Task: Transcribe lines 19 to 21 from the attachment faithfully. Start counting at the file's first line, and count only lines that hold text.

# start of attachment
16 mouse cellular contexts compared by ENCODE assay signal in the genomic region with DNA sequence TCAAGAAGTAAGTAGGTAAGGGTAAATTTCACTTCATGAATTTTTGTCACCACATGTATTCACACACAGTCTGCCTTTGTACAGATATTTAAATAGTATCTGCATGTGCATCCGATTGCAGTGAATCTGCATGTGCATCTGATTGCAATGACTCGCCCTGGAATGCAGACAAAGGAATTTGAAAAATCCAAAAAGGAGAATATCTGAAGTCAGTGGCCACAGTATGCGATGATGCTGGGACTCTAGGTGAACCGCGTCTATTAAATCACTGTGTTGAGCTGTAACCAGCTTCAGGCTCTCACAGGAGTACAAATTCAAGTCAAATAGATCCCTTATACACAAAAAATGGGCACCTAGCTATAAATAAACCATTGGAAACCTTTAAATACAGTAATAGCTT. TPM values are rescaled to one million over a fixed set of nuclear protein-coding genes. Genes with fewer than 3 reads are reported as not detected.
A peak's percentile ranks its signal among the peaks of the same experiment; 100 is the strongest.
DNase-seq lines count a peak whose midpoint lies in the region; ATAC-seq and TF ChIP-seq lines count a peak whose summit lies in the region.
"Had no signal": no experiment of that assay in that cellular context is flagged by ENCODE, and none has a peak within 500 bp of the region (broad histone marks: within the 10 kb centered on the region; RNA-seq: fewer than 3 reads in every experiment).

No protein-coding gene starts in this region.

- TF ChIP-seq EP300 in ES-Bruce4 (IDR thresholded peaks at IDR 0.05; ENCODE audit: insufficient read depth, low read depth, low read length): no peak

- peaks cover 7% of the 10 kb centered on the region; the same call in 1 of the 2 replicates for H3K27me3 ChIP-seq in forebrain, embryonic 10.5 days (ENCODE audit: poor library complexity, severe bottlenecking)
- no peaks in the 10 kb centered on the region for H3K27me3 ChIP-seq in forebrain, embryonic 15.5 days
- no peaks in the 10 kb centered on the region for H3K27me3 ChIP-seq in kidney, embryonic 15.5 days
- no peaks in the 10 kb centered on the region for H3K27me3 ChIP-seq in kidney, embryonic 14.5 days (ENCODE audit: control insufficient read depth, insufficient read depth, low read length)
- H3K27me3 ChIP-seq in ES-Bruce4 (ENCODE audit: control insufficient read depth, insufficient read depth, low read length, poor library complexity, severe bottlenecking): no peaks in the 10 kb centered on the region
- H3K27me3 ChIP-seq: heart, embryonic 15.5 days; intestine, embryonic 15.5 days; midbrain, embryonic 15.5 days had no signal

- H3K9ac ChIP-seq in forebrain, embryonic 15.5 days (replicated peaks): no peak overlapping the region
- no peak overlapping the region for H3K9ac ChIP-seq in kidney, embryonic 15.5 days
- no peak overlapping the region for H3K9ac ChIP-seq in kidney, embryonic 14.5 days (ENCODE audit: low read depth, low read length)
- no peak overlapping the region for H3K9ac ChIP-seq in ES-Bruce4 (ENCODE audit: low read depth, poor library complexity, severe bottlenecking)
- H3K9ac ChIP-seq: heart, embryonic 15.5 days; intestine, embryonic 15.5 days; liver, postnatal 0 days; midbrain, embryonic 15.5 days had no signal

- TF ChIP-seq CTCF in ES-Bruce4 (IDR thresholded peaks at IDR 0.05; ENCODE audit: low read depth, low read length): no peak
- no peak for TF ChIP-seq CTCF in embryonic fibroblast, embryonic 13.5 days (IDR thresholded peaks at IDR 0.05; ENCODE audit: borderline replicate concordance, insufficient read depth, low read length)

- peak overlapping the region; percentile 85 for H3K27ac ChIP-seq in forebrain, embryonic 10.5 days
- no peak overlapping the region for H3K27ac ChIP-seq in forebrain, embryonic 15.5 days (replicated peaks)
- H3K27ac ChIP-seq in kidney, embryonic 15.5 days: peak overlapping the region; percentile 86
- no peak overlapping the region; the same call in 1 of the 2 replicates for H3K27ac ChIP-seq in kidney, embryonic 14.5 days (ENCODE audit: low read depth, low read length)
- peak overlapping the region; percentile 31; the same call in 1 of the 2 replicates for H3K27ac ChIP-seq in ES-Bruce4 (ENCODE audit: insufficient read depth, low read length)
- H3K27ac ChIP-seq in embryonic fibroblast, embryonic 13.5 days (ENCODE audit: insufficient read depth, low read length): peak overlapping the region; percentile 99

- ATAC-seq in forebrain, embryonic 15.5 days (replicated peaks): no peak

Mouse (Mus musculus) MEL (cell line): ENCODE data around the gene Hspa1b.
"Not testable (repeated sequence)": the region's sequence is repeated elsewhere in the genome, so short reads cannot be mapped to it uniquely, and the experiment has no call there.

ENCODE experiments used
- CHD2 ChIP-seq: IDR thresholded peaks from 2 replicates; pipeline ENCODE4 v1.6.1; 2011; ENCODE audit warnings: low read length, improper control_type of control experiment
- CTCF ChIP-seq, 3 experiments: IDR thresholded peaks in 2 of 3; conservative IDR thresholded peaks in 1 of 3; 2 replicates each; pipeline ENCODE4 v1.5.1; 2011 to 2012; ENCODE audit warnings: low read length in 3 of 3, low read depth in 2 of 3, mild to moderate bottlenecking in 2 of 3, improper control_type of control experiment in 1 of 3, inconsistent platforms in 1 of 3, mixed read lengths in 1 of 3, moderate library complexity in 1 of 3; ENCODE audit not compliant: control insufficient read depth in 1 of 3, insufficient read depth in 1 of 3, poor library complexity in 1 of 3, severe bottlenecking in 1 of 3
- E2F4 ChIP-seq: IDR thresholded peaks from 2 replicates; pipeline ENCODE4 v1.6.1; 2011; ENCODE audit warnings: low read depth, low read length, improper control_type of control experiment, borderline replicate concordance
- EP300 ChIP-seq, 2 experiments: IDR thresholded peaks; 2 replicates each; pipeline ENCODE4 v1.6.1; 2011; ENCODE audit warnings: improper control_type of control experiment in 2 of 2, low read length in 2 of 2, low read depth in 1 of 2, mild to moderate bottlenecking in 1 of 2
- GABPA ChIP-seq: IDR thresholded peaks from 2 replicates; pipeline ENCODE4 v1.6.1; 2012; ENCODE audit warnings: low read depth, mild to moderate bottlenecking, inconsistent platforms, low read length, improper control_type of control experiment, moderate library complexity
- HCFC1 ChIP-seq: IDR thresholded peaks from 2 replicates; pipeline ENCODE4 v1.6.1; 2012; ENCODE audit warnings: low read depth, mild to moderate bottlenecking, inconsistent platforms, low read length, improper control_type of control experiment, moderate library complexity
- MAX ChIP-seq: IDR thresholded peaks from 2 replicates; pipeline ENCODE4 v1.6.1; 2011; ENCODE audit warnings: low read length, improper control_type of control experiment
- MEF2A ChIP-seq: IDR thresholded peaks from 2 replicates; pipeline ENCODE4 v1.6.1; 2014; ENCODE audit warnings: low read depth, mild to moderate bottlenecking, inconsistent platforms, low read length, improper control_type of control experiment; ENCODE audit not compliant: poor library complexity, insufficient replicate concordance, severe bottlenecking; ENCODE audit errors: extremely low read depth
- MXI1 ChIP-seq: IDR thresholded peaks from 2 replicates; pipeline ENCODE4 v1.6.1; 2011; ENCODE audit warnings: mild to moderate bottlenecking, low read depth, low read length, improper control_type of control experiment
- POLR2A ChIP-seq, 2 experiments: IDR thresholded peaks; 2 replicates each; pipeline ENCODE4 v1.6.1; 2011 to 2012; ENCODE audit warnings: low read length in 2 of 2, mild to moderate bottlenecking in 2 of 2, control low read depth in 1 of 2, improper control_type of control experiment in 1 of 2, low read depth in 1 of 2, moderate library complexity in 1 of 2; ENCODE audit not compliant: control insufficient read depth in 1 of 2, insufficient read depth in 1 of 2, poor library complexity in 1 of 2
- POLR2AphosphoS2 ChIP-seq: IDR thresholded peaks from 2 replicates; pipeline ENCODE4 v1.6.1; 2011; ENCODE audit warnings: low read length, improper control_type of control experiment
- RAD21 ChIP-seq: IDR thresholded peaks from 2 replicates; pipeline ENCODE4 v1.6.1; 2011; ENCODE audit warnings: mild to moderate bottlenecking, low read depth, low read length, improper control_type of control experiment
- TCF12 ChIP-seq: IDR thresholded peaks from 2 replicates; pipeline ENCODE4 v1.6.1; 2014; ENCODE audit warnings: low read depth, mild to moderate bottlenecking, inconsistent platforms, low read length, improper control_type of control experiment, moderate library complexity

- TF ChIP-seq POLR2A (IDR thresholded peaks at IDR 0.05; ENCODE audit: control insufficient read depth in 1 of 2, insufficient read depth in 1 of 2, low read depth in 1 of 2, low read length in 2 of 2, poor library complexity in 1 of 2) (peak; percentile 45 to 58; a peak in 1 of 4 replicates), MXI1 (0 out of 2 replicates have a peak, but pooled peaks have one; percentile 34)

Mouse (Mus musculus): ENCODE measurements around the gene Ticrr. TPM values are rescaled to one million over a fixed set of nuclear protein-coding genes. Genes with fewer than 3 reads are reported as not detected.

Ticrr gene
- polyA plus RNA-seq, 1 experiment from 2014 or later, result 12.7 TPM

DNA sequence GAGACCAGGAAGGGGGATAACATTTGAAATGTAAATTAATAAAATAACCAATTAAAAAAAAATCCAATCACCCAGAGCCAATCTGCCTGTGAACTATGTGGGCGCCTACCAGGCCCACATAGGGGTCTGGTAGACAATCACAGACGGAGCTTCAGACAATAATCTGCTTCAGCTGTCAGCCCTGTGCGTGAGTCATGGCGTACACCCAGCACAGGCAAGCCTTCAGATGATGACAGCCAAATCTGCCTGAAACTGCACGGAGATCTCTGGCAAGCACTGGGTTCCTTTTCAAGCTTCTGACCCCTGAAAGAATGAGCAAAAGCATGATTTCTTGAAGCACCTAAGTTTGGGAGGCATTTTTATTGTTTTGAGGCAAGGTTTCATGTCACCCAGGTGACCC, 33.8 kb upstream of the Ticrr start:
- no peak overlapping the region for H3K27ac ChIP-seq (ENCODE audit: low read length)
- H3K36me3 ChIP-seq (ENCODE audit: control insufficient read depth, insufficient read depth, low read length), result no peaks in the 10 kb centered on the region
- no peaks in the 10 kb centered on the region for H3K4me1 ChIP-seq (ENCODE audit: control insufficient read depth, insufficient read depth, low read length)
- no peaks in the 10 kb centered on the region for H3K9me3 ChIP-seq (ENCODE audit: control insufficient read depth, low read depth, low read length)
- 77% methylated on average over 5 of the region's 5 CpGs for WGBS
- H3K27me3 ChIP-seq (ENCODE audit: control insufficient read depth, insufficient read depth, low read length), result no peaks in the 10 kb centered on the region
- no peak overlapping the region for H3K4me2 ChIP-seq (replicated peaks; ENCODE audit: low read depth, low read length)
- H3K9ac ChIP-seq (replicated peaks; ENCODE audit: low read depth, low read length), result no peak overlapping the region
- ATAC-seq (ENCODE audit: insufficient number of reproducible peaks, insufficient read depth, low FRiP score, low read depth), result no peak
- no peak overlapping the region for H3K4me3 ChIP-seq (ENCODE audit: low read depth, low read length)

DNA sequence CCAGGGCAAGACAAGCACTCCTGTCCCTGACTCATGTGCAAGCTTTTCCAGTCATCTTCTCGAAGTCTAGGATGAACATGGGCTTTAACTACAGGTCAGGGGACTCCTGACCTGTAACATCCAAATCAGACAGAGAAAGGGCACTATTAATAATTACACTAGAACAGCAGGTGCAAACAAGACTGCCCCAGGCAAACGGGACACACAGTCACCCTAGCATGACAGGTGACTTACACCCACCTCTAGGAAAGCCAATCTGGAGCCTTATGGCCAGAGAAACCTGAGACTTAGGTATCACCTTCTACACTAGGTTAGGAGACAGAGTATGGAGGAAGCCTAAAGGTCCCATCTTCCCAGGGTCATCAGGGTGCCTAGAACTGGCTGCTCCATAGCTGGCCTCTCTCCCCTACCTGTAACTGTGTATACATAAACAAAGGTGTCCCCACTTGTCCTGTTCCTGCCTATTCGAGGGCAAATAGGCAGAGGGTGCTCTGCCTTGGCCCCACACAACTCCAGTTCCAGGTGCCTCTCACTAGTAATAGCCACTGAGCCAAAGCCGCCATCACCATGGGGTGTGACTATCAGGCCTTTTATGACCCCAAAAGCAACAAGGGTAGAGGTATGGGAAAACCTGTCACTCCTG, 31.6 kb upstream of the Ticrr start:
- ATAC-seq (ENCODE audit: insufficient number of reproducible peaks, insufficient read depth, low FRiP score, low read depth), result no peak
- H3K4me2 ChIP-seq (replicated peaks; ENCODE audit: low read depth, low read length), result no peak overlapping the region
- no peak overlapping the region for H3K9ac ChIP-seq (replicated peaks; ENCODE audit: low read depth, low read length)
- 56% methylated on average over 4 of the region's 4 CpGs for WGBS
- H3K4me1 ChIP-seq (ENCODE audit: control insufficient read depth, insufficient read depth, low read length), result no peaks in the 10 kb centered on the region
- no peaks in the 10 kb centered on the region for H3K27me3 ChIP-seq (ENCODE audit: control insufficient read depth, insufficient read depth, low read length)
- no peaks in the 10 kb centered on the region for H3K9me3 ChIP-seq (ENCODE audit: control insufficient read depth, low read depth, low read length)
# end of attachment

- no peak for TF ChIP-seq CTCF in embryonic fibroblast, embryonic 13.5 days (IDR thresholded peaks at IDR 0.05; ENCODE audit: borderline replicate concordance, insufficient read depth, low read length)

- peak overlapping the region; percentile 85 for H3K27ac ChIP-seq in forebrain, embryonic 10.5 days
- no peak overlapping the region for H3K27ac ChIP-seq in forebrain, embryonic 15.5 days (replicated peaks)